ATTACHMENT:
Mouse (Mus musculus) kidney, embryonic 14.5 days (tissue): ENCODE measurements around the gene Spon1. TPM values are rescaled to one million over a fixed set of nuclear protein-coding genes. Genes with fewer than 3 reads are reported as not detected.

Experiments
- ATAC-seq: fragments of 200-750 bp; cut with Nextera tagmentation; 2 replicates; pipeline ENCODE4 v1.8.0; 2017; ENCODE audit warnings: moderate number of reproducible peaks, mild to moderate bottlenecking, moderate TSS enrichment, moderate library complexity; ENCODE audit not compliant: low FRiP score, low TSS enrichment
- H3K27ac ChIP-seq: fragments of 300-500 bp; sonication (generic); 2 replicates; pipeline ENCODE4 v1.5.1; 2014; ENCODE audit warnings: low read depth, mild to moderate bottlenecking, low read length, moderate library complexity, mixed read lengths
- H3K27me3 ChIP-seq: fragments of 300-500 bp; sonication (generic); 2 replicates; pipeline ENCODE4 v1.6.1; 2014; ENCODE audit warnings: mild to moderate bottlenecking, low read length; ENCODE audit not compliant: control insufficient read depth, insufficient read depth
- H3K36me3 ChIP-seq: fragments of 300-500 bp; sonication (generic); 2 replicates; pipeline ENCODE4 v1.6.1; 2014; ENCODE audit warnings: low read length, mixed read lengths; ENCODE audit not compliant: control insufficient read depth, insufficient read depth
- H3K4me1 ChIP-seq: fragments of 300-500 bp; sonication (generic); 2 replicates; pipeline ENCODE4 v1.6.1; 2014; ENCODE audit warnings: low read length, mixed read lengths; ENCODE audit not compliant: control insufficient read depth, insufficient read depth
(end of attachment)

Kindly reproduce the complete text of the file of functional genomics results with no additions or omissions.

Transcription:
Mouse (Mus musculus) kidney, embryonic 14.5 days (tissue): ENCODE measurements around the gene Spon1. TPM values are rescaled to one million over a fixed set of nuclear protein-coding genes. Genes with fewer than 3 reads are reported as not detected.

Experiments
- ATAC-seq: fragments of 200-750 bp; cut with Nextera tagmentation; 2 replicates; pipeline ENCODE4 v1.8.0; 2017; ENCODE audit warnings: moderate number of reproducible peaks, mild to moderate bottlenecking, moderate TSS enrichment, moderate library complexity; ENCODE audit not compliant: low FRiP score, low TSS enrichment
- H3K27ac ChIP-seq: fragments of 300-500 bp; sonication (generic); 2 replicates; pipeline ENCODE4 v1.5.1; 2014; ENCODE audit warnings: low read depth, mild to moderate bottlenecking, low read length, moderate library complexity, mixed read lengths
- H3K27me3 ChIP-seq: fragments of 300-500 bp; sonication (generic); 2 replicates; pipeline ENCODE4 v1.6.1; 2014; ENCODE audit warnings: mild to moderate bottlenecking, low read length; ENCODE audit not compliant: control insufficient read depth, insufficient read depth
- H3K36me3 ChIP-seq: fragments of 300-500 bp; sonication (generic); 2 replicates; pipeline ENCODE4 v1.6.1; 2014; ENCODE audit warnings: low read length, mixed read lengths; ENCODE audit not compliant: control insufficient read depth, insufficient read depth
- H3K4me1 ChIP-seq: fragments of 300-500 bp; sonication (generic); 2 replicates; pipeline ENCODE4 v1.6.1; 2014; ENCODE audit warnings: low read length, mixed read lengths; ENCODE audit not compliant: control insufficient read depth, insufficient read depth